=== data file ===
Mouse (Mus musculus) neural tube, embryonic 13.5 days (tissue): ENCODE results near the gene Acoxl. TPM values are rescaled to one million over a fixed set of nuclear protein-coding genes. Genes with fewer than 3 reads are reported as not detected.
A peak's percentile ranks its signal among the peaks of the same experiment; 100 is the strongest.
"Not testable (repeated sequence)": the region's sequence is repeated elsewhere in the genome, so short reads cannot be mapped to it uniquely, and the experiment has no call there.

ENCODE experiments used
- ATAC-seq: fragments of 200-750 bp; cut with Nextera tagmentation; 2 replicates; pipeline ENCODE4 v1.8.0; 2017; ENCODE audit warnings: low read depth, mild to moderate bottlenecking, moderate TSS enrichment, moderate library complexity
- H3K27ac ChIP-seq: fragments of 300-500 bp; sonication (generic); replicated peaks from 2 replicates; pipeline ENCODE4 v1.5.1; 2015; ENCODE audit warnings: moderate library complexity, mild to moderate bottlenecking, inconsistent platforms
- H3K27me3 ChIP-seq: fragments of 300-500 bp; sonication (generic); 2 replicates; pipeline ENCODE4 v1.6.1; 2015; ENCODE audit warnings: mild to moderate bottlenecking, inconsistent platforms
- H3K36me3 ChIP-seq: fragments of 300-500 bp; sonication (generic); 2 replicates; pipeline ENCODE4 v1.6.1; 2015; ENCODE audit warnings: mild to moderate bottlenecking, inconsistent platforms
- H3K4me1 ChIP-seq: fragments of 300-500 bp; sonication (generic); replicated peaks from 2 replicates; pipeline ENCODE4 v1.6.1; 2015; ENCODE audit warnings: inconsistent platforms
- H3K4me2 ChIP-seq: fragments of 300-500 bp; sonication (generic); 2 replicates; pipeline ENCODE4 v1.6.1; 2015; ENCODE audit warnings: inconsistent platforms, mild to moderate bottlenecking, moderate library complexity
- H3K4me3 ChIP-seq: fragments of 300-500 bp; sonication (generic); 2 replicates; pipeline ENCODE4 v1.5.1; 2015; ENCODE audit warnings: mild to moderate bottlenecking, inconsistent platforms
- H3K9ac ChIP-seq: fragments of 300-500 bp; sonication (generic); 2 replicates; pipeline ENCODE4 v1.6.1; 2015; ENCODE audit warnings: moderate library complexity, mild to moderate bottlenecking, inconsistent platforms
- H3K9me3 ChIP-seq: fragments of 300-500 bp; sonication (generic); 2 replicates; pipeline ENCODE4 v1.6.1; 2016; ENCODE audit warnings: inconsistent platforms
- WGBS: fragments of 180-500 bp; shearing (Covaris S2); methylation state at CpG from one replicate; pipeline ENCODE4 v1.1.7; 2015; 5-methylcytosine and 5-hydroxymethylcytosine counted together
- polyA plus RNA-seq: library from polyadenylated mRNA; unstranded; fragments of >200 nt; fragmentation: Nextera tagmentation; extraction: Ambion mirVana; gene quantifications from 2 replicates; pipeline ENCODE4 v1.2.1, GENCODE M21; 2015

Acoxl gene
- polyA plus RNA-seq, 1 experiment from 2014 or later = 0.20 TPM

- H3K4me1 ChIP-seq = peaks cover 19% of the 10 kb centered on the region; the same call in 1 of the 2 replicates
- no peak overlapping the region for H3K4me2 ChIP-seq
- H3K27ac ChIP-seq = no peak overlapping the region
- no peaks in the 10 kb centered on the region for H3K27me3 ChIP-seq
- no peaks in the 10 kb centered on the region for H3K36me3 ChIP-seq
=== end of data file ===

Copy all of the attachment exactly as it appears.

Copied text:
Mouse (Mus musculus) neural tube, embryonic 13.5 days (tissue): ENCODE results near the gene Acoxl. TPM values are rescaled to one million over a fixed set of nuclear protein-coding genes. Genes with fewer than 3 reads are reported as not detected.
A peak's percentile ranks its signal among the peaks of the same experiment; 100 is the strongest.
"Not testable (repeated sequence)": the region's sequence is repeated elsewhere in the genome, so short reads cannot be mapped to it uniquely, and the experiment has no call there.

ENCODE experiments used
- ATAC-seq: fragments of 200-750 bp; cut with Nextera tagmentation; 2 replicates; pipeline ENCODE4 v1.8.0; 2017; ENCODE audit warnings: low read depth, mild to moderate bottlenecking, moderate TSS enrichment, moderate library complexity
- H3K27ac ChIP-seq: fragments of 300-500 bp; sonication (generic); replicated peaks from 2 replicates; pipeline ENCODE4 v1.5.1; 2015; ENCODE audit warnings: moderate library complexity, mild to moderate bottlenecking, inconsistent platforms
- H3K27me3 ChIP-seq: fragments of 300-500 bp; sonication (generic); 2 replicates; pipeline ENCODE4 v1.6.1; 2015; ENCODE audit warnings: mild to moderate bottlenecking, inconsistent platforms
- H3K36me3 ChIP-seq: fragments of 300-500 bp; sonication (generic); 2 replicates; pipeline ENCODE4 v1.6.1; 2015; ENCODE audit warnings: mild to moderate bottlenecking, inconsistent platforms
- H3K4me1 ChIP-seq: fragments of 300-500 bp; sonication (generic); replicated peaks from 2 replicates; pipeline ENCODE4 v1.6.1; 2015; ENCODE audit warnings: inconsistent platforms
- H3K4me2 ChIP-seq: fragments of 300-500 bp; sonication (generic); 2 replicates; pipeline ENCODE4 v1.6.1; 2015; ENCODE audit warnings: inconsistent platforms, mild to moderate bottlenecking, moderate library complexity
- H3K4me3 ChIP-seq: fragments of 300-500 bp; sonication (generic); 2 replicates; pipeline ENCODE4 v1.5.1; 2015; ENCODE audit warnings: mild to moderate bottlenecking, inconsistent platforms
- H3K9ac ChIP-seq: fragments of 300-500 bp; sonication (generic); 2 replicates; pipeline ENCODE4 v1.6.1; 2015; ENCODE audit warnings: moderate library complexity, mild to moderate bottlenecking, inconsistent platforms
- H3K9me3 ChIP-seq: fragments of 300-500 bp; sonication (generic); 2 replicates; pipeline ENCODE4 v1.6.1; 2016; ENCODE audit warnings: inconsistent platforms
- WGBS: fragments of 180-500 bp; shearing (Covaris S2); methylation state at CpG from one replicate; pipeline ENCODE4 v1.1.7; 2015; 5-methylcytosine and 5-hydroxymethylcytosine counted together
- polyA plus RNA-seq: library from polyadenylated mRNA; unstranded; fragments of >200 nt; fragmentation: Nextera tagmentation; extraction: Ambion mirVana; gene quantifications from 2 replicates; pipeline ENCODE4 v1.2.1, GENCODE M21; 2015

Acoxl gene
- polyA plus RNA-seq, 1 experiment from 2014 or later = 0.20 TPM

- H3K4me1 ChIP-seq = peaks cover 19% of the 10 kb centered on the region; the same call in 1 of the 2 replicates
- no peak overlapping the region for H3K4me2 ChIP-seq
- H3K27ac ChIP-seq = no peak overlapping the region
- no peaks in the 10 kb centered on the region for H3K27me3 ChIP-seq
- no peaks in the 10 kb centered on the region for H3K36me3 ChIP-seq